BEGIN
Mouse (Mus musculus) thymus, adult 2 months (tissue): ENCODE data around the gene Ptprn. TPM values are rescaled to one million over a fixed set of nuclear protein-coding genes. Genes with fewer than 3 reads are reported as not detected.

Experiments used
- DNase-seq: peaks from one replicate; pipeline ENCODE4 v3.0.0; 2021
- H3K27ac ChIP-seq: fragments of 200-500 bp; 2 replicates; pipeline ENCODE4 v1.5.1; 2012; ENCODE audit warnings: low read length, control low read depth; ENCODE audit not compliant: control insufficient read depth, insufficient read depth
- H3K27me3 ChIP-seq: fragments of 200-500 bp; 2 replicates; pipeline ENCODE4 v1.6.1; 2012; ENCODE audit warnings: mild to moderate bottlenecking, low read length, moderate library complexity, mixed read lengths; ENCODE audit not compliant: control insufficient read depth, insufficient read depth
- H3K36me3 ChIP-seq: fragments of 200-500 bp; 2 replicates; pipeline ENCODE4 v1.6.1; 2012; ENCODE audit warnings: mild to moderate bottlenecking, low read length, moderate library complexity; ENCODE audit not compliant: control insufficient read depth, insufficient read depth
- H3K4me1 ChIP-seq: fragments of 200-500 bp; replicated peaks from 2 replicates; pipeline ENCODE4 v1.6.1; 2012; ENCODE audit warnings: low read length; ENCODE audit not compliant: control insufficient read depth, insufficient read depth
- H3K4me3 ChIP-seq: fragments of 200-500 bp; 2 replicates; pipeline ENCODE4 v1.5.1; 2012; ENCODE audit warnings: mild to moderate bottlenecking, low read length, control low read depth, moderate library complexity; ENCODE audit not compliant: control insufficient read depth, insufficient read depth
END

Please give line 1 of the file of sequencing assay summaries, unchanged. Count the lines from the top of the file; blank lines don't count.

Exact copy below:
Mouse (Mus musculus) thymus, adult 2 months (tissue): ENCODE data around the gene Ptprn. TPM values are rescaled to one million over a fixed set of nuclear protein-coding genes. Genes with fewer than 3 reads are reported as not detected.